Barack Obama has said he wants to change the political system. Now that he is president-elect, we’ll see what that actually means. As he works to remove the troops from Iraq, reform the nation’s health care system, and promote American energy independence, we’ll see how well he keeps his promise to reach out to others with different ideas. He once promised that negotiations about his health care plan would be shown live on C-SPAN. Is he really going to be that transparent? — John Dickerson

Times Online. Yesterday’s results were head-spinning stuff. In electing Barack Obama president by a solid margin, accompanied by a congress with the biggest Democratic majority since the 1970s, Americans have signalled a dramatic change in the direction of the world’s sole superpower. The country regarded loftily by many Europeans as hopelessly racist and irredeemably right wing has voted to be ruled by a black man, at the head of a party committed to economic redistribution and a foreign policy rooted in peaceful diplomatic engagement. — Gerard Baker

New York Times. Mr. Obama won the election because he saw what is wrong with this country: the utter failure of government to protect its citizens. He promised to lead a government that does not try to solve every problem but will do those things beyond the power of individual citizens: to regulate the economy fairly, keep the air clean and the food safe, ensure that the sick have access to health care, and educate children to compete in a globalized world. — Editorial

CTV. There is little doubt that Barack Obama ran one of the best organized campaigns in U.S. presidential history, and the Democrat and his staff were largely responsible for McCain’s loss. But McCain, himself, did not help his cause. By the closing days of the election campaign, analysts noted that he was unable to give voters a consistent, pro-active message. For much of the campaign, it appeared McCain was constantly trying to persuade voters about why Obama was not fit for the White House. But political pundits said he did not give them clear enough reasons to vote for him. They noted that his campaign employed “tactics” without an overall strategy. — News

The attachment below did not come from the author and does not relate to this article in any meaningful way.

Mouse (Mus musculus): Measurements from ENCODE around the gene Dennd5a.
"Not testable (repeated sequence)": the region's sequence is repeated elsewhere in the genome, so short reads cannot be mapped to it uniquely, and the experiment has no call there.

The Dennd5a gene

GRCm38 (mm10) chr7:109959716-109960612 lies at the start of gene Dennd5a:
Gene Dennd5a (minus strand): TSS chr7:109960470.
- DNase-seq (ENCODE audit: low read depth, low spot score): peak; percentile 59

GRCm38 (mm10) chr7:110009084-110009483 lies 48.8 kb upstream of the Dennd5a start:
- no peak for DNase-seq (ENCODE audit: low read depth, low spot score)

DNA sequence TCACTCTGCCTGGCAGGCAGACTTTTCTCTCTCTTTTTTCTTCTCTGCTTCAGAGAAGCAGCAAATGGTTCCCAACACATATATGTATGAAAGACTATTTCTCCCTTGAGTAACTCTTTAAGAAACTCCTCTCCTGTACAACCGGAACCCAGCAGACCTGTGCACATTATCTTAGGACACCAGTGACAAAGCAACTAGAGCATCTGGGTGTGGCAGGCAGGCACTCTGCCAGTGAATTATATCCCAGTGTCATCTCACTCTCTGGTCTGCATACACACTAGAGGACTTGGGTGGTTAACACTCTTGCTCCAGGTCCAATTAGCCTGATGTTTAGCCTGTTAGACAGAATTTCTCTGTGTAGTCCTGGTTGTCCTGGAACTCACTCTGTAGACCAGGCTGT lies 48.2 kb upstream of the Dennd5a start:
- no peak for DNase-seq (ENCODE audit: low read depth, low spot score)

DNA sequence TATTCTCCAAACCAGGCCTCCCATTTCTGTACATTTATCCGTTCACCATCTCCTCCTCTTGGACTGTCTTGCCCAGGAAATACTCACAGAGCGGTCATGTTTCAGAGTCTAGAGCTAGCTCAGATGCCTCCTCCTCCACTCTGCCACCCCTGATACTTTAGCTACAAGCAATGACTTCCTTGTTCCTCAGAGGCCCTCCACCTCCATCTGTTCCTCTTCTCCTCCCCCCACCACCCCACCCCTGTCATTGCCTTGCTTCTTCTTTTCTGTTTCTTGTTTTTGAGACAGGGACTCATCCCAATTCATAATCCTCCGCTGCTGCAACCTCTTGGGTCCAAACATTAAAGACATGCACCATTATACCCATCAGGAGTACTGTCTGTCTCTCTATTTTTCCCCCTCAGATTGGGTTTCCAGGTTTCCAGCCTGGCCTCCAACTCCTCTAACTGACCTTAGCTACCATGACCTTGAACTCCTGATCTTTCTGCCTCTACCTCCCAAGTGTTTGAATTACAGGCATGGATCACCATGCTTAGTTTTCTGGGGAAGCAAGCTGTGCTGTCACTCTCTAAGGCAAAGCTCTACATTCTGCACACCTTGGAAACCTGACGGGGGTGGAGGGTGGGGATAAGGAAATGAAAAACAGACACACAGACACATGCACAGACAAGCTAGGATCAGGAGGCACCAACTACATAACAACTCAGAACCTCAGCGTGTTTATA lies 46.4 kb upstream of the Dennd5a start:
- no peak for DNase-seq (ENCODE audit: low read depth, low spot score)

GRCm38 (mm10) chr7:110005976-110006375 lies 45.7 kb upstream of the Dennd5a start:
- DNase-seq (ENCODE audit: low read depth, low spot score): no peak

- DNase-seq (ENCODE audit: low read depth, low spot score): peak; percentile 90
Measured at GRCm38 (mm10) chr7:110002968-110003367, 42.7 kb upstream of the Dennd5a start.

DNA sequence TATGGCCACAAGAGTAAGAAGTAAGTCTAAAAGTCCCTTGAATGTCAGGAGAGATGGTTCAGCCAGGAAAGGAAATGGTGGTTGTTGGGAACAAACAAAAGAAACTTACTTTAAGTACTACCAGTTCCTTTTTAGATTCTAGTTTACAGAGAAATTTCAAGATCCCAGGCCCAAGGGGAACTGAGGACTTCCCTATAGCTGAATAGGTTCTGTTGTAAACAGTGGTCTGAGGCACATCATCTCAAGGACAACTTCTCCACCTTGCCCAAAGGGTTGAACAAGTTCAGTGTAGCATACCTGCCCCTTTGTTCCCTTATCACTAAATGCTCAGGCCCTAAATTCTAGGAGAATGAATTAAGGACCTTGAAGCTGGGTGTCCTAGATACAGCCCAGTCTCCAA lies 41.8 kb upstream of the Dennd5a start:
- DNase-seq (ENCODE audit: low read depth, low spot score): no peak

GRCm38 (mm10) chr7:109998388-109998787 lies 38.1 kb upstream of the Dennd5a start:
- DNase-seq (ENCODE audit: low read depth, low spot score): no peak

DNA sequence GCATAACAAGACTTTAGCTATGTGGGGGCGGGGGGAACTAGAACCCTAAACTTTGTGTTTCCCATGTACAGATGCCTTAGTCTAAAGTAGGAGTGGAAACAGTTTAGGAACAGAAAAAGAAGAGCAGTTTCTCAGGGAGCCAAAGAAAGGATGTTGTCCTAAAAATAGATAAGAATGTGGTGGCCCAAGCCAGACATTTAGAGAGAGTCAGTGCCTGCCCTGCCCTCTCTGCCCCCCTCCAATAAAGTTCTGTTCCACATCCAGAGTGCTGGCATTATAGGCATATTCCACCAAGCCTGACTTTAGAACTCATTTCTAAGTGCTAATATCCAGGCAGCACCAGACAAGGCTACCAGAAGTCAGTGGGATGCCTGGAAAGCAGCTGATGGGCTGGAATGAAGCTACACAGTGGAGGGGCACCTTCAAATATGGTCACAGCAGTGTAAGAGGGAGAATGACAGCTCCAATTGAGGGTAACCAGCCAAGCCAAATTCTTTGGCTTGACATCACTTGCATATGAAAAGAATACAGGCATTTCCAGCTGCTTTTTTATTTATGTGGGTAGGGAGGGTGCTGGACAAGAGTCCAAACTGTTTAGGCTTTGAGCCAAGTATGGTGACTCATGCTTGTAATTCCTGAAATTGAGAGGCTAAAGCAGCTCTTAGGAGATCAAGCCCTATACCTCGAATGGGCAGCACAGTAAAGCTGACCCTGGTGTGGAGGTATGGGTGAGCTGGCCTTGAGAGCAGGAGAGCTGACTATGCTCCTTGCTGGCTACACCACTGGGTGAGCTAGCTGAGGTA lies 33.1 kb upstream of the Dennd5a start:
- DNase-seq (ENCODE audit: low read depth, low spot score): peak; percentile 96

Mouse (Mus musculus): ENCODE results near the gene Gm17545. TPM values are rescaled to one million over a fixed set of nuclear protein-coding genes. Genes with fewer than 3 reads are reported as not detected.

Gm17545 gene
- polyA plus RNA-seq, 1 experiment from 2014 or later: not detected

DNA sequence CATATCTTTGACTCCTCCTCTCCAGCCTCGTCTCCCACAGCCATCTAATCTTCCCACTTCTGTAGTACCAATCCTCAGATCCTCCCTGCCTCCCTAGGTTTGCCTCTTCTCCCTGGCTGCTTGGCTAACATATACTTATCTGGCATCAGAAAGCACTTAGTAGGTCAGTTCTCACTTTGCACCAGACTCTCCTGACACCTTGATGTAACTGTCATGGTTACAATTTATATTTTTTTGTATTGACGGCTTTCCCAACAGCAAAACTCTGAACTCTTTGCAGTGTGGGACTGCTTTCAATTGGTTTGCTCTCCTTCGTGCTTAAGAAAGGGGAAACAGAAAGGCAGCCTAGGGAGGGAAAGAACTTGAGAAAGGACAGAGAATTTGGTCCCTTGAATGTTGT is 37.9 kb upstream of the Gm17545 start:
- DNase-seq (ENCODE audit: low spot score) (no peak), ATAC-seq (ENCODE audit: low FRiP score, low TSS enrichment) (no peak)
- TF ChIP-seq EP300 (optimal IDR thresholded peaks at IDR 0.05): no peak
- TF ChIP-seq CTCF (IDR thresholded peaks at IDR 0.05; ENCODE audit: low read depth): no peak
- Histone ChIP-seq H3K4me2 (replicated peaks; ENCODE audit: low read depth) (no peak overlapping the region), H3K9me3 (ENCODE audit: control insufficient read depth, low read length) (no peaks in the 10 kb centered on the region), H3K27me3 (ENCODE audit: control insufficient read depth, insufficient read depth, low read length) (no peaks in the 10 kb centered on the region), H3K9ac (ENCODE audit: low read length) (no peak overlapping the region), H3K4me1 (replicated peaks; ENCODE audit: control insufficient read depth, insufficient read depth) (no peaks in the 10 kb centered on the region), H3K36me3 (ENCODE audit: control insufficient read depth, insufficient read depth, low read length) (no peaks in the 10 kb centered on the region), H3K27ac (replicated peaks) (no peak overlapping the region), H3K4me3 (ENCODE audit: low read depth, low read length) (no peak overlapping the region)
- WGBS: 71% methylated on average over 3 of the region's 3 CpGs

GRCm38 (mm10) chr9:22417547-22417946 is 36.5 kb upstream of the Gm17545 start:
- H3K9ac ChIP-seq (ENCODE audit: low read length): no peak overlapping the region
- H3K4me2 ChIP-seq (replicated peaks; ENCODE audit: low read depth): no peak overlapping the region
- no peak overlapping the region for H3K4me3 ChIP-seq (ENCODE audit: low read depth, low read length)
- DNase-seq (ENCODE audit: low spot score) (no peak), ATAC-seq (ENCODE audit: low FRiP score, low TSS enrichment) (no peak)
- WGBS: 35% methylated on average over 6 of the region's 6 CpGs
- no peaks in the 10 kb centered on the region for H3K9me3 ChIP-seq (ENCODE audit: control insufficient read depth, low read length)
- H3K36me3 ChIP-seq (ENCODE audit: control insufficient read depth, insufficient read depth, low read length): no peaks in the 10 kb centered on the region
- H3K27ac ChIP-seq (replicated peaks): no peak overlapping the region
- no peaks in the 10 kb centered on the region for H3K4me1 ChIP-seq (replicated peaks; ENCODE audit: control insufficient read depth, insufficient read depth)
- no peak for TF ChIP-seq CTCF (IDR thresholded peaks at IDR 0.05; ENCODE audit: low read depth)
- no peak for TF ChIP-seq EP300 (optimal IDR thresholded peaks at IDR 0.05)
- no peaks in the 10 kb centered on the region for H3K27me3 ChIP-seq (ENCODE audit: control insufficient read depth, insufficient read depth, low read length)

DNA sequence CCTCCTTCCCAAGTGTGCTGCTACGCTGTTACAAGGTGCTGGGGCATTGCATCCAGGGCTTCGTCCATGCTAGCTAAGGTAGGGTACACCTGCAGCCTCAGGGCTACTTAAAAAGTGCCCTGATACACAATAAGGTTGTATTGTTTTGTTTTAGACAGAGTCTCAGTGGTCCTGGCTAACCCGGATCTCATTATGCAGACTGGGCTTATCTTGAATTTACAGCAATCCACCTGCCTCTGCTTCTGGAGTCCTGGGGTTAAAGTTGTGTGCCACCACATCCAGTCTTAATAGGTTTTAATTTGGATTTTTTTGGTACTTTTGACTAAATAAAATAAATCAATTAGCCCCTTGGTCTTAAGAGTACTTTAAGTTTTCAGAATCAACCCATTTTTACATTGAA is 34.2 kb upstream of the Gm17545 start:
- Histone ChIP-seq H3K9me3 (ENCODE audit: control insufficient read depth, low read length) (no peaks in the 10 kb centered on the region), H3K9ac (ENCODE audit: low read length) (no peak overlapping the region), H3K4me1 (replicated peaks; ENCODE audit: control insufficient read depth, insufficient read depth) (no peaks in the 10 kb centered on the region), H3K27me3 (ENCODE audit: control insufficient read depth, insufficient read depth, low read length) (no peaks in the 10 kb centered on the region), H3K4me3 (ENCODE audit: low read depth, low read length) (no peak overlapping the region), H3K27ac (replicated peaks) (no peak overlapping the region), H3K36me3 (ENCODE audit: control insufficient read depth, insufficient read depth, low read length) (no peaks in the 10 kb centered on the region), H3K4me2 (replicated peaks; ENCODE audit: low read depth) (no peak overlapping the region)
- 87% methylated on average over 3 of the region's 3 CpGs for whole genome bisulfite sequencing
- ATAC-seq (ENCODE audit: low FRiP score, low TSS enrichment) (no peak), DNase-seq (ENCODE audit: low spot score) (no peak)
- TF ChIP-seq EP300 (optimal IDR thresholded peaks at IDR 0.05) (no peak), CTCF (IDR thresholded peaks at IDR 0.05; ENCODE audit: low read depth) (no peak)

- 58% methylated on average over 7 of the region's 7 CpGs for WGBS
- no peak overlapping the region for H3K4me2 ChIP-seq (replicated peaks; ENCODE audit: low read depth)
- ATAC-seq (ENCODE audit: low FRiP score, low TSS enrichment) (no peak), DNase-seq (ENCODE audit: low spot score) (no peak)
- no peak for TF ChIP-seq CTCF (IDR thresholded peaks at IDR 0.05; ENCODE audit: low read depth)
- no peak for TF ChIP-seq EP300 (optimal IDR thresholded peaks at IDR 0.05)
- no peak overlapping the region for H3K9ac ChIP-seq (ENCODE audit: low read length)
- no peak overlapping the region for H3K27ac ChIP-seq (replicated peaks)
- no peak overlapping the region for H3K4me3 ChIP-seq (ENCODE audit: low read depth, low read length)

Time. [W]hen historians analyze the 2008 campaign, they’re going to remember that the two-term Republican President had 20% approval ratings, that the economy was in meltdown, and that Americans didn’t want another Republican President. They’ll also remember that Obama was a change candidate in a change election. And of course they’ll remember that America elected a biracial leader less than a half-century after Jim Crow. But that’s just about all they’ll remember. Politics is a lot simpler than the pundits pretend. — Michael Grunwald

The New Republic. There are whites out there who didn’t vote for him because of, or partly because of, his color. We heard all about them in a thousand earnest newspaper and magazine articles all summer and fall. We were told to worry. We did. And now we know what there was no way to know until now — we needn’t have worried. America really has come that far Yes, there are racists — but not enough of them to keep Barack Obama out of the White House. Do we really care that in a perfect America Obama would have won by _ points instead of _? What’s so special about perfection? Let’s celebrate. – John McWhorter

The Economist. Mr Obama survived a myriad of onslaughts, notably on his lack of experience and on his elitist and “celebrity” status. But he ran a calm and disciplined campaign, and most importantly managed to assure voters that he would be a safer leader in a time of financial and economic anxieties. Mr McCain, in contrast, fumbled when he mishandled his response to the economic turmoil of the past few weeks. Mr Obama also succeeded in persuading young people and black people to vote. —

The American Prospect. Barack Hussein Obama was, arguably, the country’s most unlikely candidate for highest office. He embodied, or at least invoked, much of what America feared. His color recalled our racist past. His name was a reminder of our anxious present. His spiritual mentor displayed a streak of radical Afro-nationalism. He knew domestic terrorists and had lived in predominantly Muslim countries. There was hardly a specter lurking in the American subconscious that he did not call forth. And that was his great strength. He robbed fear of its ability to work through quiet insinuation. — Ezra Klein